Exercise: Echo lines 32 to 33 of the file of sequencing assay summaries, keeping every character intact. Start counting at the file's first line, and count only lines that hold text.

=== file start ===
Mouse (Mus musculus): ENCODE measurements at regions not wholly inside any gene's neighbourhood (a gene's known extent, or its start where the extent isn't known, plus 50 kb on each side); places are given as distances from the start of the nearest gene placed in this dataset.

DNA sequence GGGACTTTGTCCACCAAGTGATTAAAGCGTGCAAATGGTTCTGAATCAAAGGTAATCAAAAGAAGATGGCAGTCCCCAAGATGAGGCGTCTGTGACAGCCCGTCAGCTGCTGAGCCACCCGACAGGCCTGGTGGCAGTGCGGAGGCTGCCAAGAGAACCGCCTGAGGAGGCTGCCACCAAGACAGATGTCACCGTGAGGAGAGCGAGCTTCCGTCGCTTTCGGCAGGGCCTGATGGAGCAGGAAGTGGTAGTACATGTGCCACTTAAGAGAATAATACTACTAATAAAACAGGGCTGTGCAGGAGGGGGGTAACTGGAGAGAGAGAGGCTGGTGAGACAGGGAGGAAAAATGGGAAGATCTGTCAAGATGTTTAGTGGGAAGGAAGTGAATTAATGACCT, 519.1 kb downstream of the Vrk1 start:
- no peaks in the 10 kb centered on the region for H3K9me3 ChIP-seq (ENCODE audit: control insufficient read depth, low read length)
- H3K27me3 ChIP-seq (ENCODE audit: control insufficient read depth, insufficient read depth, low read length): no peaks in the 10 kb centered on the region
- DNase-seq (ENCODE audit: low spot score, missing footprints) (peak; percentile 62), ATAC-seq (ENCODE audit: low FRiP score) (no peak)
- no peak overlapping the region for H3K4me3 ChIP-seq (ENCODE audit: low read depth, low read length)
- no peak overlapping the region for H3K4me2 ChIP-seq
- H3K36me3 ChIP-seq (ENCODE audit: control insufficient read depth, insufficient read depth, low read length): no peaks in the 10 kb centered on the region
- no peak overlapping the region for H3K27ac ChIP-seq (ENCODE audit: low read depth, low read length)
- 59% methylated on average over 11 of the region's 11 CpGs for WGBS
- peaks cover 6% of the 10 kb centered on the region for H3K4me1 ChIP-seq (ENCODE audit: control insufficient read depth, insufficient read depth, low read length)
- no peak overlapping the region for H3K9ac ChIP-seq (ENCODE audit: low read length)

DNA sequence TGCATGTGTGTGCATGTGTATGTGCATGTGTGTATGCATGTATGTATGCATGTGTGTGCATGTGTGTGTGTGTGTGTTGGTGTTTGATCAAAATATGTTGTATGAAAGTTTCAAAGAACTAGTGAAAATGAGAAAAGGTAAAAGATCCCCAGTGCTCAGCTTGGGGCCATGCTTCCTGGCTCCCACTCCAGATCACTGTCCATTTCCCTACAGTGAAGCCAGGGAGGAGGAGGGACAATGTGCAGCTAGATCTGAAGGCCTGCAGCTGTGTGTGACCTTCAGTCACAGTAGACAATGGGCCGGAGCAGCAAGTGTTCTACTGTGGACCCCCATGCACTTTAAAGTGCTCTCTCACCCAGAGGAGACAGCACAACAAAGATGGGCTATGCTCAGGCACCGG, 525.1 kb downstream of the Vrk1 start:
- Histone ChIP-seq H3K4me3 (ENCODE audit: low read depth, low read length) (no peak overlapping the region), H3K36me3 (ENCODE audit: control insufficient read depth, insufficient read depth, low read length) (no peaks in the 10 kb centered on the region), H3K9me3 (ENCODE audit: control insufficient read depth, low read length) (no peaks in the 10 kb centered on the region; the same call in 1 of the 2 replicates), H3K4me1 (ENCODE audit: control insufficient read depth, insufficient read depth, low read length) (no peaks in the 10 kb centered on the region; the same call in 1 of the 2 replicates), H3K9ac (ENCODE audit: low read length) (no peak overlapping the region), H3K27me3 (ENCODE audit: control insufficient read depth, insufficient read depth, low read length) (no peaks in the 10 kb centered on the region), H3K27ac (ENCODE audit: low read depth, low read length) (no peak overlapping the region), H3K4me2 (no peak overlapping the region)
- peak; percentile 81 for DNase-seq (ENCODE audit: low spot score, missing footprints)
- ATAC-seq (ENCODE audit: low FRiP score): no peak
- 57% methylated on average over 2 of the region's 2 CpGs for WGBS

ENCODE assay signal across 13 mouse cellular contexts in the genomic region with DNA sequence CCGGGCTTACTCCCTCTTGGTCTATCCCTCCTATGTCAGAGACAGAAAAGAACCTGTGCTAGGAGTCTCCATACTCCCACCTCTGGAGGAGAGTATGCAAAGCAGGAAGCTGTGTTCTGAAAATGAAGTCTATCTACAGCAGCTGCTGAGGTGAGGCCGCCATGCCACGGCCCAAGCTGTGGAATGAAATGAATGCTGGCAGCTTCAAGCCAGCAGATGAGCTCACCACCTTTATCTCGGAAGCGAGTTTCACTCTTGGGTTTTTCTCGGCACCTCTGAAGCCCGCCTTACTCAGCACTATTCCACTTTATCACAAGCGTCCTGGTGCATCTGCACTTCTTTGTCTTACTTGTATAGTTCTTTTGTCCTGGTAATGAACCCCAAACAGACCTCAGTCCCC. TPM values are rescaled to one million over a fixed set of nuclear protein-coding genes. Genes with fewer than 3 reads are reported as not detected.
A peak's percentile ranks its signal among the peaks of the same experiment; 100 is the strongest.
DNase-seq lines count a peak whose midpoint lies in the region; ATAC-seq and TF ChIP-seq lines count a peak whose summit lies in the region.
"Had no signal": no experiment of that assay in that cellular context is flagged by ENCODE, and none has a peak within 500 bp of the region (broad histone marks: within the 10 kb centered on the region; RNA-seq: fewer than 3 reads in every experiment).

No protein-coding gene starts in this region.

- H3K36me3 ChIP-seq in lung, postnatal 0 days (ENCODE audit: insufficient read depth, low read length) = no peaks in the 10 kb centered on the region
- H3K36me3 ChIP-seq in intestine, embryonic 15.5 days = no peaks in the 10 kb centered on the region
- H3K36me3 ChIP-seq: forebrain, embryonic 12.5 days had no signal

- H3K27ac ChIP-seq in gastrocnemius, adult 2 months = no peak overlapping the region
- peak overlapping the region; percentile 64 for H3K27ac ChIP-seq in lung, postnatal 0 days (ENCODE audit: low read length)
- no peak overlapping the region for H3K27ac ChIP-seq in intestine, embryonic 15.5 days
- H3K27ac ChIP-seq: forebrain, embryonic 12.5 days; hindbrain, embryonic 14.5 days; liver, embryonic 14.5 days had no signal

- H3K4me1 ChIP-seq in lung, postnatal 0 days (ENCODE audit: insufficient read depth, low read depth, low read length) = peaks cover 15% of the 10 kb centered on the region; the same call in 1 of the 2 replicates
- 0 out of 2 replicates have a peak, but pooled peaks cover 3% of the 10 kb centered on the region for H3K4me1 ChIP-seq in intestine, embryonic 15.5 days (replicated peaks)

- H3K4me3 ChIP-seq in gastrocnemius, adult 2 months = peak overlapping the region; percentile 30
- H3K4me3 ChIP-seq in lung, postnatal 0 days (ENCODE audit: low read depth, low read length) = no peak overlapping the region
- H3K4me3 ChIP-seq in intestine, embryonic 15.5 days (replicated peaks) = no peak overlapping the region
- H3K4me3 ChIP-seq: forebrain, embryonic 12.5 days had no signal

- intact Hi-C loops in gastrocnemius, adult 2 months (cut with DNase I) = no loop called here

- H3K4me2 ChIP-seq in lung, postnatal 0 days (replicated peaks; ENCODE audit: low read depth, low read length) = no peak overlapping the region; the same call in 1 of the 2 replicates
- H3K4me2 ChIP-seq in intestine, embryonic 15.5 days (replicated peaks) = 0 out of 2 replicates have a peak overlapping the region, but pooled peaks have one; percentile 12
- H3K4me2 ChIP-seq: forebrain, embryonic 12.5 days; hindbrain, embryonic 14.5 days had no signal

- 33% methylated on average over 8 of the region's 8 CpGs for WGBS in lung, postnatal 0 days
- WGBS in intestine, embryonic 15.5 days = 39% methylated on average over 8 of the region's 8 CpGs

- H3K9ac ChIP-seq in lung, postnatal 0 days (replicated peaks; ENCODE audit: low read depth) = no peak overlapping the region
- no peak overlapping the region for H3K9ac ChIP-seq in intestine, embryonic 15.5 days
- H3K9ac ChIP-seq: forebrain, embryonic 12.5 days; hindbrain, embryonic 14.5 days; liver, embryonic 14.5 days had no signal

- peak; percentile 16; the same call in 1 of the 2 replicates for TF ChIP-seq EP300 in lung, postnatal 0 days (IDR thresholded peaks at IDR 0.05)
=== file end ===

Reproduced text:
- H3K4me3 ChIP-seq in gastrocnemius, adult 2 months = peak overlapping the region; percentile 30
- H3K4me3 ChIP-seq in lung, postnatal 0 days (ENCODE audit: low read depth, low read length) = no peak overlapping the region